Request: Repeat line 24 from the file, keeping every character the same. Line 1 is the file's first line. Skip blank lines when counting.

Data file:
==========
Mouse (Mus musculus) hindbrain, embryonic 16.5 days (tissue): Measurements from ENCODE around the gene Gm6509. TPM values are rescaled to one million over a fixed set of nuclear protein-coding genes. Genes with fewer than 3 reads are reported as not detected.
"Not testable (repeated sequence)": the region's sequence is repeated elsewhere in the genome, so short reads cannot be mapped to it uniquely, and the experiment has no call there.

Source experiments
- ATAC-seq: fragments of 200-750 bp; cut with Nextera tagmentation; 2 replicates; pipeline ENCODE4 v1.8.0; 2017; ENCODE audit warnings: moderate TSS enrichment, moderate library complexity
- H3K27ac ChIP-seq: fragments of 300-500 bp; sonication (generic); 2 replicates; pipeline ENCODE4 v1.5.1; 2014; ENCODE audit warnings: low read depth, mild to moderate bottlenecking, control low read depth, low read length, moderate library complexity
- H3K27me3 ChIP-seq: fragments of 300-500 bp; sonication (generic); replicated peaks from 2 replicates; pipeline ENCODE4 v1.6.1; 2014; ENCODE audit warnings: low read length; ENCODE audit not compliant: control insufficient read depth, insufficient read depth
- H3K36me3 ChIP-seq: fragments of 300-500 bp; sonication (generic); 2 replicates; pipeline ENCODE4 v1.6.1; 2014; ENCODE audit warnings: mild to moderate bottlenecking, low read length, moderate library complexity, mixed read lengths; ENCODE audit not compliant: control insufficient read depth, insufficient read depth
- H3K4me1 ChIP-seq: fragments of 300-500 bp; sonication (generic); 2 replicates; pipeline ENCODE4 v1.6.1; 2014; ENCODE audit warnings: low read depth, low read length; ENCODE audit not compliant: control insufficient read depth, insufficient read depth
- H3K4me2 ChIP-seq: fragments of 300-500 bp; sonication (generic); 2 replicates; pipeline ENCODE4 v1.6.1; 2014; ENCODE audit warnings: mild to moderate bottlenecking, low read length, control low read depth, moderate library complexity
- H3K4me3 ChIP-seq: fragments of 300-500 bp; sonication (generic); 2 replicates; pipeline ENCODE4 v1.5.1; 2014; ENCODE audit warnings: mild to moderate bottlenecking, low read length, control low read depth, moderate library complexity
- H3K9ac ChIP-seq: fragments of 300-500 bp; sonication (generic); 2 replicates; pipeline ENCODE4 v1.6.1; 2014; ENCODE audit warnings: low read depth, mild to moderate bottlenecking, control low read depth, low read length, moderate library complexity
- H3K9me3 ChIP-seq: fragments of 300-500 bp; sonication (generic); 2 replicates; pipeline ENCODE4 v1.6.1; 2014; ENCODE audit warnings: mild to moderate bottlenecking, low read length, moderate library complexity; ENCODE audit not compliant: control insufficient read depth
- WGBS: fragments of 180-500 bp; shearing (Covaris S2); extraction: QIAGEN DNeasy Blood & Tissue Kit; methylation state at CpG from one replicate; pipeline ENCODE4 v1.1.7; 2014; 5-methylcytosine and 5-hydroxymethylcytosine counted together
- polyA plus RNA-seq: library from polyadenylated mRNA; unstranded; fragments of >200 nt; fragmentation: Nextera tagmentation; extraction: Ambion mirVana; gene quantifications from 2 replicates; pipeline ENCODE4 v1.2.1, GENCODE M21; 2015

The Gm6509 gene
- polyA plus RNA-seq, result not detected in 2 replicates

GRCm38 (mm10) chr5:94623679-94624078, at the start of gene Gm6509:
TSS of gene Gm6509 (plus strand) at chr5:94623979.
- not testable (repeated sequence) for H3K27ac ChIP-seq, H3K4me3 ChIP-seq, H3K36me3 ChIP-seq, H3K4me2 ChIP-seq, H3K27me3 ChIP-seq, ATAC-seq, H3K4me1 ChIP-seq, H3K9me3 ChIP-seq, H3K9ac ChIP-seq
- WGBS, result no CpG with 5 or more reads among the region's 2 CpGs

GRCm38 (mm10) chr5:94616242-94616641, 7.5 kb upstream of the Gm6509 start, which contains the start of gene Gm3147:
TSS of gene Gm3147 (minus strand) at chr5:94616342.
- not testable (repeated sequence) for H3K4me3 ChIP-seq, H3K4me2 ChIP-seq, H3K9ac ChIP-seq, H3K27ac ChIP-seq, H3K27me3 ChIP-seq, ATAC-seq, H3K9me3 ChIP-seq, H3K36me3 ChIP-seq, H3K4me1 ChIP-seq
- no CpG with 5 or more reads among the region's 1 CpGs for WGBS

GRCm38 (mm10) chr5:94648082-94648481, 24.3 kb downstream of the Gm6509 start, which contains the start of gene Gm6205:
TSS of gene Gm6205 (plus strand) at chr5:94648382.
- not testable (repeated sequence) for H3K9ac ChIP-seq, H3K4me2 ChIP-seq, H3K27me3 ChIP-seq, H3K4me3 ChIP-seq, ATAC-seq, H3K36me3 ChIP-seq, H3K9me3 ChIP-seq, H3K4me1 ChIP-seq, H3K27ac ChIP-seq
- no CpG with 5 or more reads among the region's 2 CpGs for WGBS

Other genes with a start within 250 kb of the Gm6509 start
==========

- no CpG with 5 or more reads among the region's 1 CpGs for WGBS